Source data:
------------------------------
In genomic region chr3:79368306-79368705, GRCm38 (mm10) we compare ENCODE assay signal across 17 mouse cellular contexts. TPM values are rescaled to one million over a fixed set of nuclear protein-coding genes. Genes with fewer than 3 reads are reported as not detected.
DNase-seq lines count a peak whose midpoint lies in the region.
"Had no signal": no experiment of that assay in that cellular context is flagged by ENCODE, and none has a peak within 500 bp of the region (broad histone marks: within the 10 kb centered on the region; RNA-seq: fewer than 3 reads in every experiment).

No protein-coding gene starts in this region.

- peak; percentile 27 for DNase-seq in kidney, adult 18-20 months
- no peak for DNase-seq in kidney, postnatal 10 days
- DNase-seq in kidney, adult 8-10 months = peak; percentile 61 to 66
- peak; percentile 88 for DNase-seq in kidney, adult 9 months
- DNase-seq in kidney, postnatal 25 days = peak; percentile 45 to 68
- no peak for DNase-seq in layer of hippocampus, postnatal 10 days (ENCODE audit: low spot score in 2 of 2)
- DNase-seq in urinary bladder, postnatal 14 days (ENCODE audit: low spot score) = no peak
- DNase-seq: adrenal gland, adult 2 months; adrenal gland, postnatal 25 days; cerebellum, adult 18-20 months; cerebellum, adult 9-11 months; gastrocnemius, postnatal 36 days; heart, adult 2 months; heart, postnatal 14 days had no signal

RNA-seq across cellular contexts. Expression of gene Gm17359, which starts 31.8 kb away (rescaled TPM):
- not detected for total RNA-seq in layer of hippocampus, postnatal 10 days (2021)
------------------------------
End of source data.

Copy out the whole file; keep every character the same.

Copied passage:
In genomic region chr3:79368306-79368705, GRCm38 (mm10) we compare ENCODE assay signal across 17 mouse cellular contexts. TPM values are rescaled to one million over a fixed set of nuclear protein-coding genes. Genes with fewer than 3 reads are reported as not detected.
DNase-seq lines count a peak whose midpoint lies in the region.
"Had no signal": no experiment of that assay in that cellular context is flagged by ENCODE, and none has a peak within 500 bp of the region (broad histone marks: within the 10 kb centered on the region; RNA-seq: fewer than 3 reads in every experiment).

No protein-coding gene starts in this region.

- peak; percentile 27 for DNase-seq in kidney, adult 18-20 months
- no peak for DNase-seq in kidney, postnatal 10 days
- DNase-seq in kidney, adult 8-10 months = peak; percentile 61 to 66
- peak; percentile 88 for DNase-seq in kidney, adult 9 months
- DNase-seq in kidney, postnatal 25 days = peak; percentile 45 to 68
- no peak for DNase-seq in layer of hippocampus, postnatal 10 days (ENCODE audit: low spot score in 2 of 2)
- DNase-seq in urinary bladder, postnatal 14 days (ENCODE audit: low spot score) = no peak
- DNase-seq: adrenal gland, adult 2 months; adrenal gland, postnatal 25 days; cerebellum, adult 18-20 months; cerebellum, adult 9-11 months; gastrocnemius, postnatal 36 days; heart, adult 2 months; heart, postnatal 14 days had no signal

RNA-seq across cellular contexts. Expression of gene Gm17359, which starts 31.8 kb away (rescaled TPM):
- not detected for total RNA-seq in layer of hippocampus, postnatal 10 days (2021)